What’s Old is New Again

Updated on August 18, 2017

Garber R 2Emerging design and development trends for senior living facilities

Senior living facilities have come a long way in a short period of time. While changes in development and design concepts have been underway for some time now, the pace of innovation has accelerated in the last few years.

Today, potentially transformative design trends include everything from multipurpose spaces designed to accommodate different resident activities and host events; to service offerings/lifestyle amenities like on-site fitness centers and salons; a wider range of restaurants and flexible dining concepts; and strategic layouts and floor plans. The overall trend is to facilitate a more active and engaged lifestyle and transform institutional into experiential.

Quality of Place

Some of the changes we are seeing in senior living design mirror broader design trends in residential and commercial development, such as the movement away from cookie-cutter concepts and making a concerted effort to design and develop site-specific structures. Today, we are seeing more spaces that are thoughtfully integrated into the landscape, consciously designed with an awareness of sun and shadow and a desire to preserve and present appealing views and vistas for residents. While these designs are thoughtful to the natural habitat, they also enhance the quality of place for residents.


With the level of care these facilities require, they’re significantly more expensive for residents than market-rate housing. To make senior living facilities more affordable for residents, owners and operators need to be strategic on ways to cut costs. Designing efficient unit sizes and proportions, favoring simpler designs that utilize standard dimensional precut materials and leveraging efficient structural spans to reduce the quantity of construction materials are a few ways to be more budget-conscious. Also, prefabrication of building components offsite can speedup and streamline the construction timeframe. Another effective approach is to eschew elaborate exterior flourishes in favor of inspired interiors. Senior living is fundamentally inside-out, and budgetary priorities should reflect that.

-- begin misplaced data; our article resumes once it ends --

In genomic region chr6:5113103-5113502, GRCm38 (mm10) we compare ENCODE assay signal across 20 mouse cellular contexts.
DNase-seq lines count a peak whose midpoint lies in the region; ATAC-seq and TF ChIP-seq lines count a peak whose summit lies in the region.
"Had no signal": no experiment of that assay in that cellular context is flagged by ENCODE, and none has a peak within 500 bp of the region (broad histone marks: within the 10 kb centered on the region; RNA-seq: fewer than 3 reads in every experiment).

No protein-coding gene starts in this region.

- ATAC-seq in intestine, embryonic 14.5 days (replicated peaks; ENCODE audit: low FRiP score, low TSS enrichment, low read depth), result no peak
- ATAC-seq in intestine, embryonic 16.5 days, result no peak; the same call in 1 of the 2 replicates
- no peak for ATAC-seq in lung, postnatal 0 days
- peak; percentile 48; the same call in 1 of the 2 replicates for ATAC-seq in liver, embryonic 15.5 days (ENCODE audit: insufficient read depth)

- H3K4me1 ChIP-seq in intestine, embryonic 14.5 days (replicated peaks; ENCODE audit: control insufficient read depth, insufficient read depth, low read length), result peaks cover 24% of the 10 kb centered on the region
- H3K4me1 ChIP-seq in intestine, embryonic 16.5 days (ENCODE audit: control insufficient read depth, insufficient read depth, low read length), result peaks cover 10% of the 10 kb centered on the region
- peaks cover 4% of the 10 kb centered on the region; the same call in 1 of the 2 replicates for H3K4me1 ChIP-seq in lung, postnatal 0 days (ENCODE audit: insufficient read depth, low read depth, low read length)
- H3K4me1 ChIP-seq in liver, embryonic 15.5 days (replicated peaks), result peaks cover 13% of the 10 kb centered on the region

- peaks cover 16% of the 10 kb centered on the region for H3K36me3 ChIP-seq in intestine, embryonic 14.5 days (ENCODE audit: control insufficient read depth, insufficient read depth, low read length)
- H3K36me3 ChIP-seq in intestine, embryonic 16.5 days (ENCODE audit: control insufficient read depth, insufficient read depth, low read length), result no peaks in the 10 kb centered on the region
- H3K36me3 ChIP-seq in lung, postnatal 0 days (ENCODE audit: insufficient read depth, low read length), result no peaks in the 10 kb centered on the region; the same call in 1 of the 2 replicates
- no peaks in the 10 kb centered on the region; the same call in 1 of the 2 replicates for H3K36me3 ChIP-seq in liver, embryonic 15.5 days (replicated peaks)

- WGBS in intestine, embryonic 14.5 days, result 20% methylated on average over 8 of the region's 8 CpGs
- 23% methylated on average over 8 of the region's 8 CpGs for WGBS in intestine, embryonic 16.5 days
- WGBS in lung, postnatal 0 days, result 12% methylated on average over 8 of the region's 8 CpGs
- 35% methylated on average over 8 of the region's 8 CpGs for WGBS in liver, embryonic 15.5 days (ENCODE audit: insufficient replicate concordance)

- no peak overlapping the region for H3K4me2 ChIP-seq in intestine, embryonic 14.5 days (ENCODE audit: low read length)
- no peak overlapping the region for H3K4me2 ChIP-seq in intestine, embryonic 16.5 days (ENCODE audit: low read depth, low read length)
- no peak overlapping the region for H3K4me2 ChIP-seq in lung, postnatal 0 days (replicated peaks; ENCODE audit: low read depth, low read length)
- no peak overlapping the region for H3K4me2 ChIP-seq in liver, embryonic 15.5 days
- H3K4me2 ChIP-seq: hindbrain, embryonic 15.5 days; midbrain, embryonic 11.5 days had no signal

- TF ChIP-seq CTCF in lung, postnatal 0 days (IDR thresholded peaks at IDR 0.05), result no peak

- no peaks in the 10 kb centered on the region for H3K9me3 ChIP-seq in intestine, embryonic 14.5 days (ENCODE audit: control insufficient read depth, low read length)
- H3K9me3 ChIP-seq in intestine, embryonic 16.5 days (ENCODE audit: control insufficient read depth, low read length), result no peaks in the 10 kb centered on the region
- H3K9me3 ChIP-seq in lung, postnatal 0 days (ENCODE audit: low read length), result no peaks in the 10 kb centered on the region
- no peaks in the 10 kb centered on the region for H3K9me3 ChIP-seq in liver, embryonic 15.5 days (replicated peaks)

Floorplans designed around wellness that encourage walking and healthy activities are increasingly popular. Integrating features like dynamic lighting and circadian rhythm lighting, positioning amenities on different floors to encourage mobility, and including small social niches for relaxation or impromptu socialization can increase quality-of-life for residents and support overall well-being.

The focus on wellness has also prompted a focus on spas, salons, touch therapy and therapeutic massage, and diverse outdoor spaces with walking paths, gardens and benches. Yoga is increasingly popular among seniors, and quality gyms and workout studios are in high demand. The best of these feature abundant natural light and are positioned at the front of the building to help convey an active culture—and make a favorable impression among potential residents.

Flexible spaces

Creative multipurpose spaces that can be reconfigured or connected with moveable walls are an invaluable asset. More facilities are incorporating these spaces to hold activities, presentations and instruction for residents and continuing education courses for staff members. Sometimes these spaces can serve as an income generator, as they’re rentable to outside groups. 

Amenity-driven design

Designs that promote engagement, encourage social living, and include plenty of spaces for both privacy and community are prized. Choice is important, and facility design should reflect that reality. A big part of that is quality amenities, specifically ones residents can access on an as-needed or on-demand basis. Casual all-day dining is extremely popular, either through a small bistro or café that operates outside of normal dining hours, or a kitchen designed to operate on a more flexible schedule and provide a wider variety of fresh and healthy menu options. Amenities like quality food options, a staff shower or locker room, or even an on-site daycare facility can also help with staff hiring and retention.

Community engagement

Developers are recognizing that there’s real value in prioritizing sites that are integrated into existing communities and vibrant urban spaces. Convenient walkable access to dining and entertainment amenities—and necessities like grocery and home goods—is ideal for a population of active seniors. The energy and vibrant social activity of bustling streets in an established community is something that cannot be replicated in a stand-alone facility. Some assisted living facilities are even finding creative ways to forge strong connections with community organizations and local schools. One such establishment features a dedicated “art wall” for local students to display their work, hosting special exhibitions that foster community engagement and benefit residents and community members alike.

Today, increasing resident choice and improving quality of life is the top priority, and forward-thinking architects and developers are responding by creating flexible and appealing spaces that can facilitate a host of purpose-driven activities, including whole-person wellness, meaningful engagement, and spiritual, physical, mental, vocational and social fulfillment.

Russ Garber serves as an associate and senior project manager at M+A Architects, a Columbus, Ohio-based architecture firm. For more information, visit www.ma-architects.com.


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